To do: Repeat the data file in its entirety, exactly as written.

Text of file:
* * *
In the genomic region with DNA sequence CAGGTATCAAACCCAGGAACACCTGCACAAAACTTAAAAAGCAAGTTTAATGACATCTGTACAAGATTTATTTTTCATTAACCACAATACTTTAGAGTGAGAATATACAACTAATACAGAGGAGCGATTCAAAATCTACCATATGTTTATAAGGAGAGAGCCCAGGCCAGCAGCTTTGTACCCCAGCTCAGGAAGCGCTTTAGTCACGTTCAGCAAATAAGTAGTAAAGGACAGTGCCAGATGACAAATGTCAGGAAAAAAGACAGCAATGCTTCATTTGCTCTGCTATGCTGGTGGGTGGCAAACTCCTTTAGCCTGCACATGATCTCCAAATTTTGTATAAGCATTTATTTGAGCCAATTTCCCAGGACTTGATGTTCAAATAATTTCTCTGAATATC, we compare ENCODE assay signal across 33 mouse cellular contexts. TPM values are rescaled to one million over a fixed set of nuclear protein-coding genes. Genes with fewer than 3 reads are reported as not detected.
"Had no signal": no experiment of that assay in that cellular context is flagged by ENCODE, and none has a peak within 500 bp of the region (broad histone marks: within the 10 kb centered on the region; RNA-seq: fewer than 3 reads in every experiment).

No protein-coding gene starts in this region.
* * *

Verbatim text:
In the genomic region with DNA sequence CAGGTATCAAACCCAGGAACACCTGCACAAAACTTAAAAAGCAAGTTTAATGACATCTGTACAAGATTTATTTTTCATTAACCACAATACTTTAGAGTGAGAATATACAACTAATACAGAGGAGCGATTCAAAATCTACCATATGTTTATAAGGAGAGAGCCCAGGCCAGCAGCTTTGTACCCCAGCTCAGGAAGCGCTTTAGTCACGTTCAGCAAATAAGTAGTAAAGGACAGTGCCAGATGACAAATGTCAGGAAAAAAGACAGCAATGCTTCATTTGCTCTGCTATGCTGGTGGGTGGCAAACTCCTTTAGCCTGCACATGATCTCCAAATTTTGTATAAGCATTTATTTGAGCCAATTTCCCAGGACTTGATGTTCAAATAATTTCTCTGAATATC, we compare ENCODE assay signal across 33 mouse cellular contexts. TPM values are rescaled to one million over a fixed set of nuclear protein-coding genes. Genes with fewer than 3 reads are reported as not detected.
"Had no signal": no experiment of that assay in that cellular context is flagged by ENCODE, and none has a peak within 500 bp of the region (broad histone marks: within the 10 kb centered on the region; RNA-seq: fewer than 3 reads in every experiment).

No protein-coding gene starts in this region.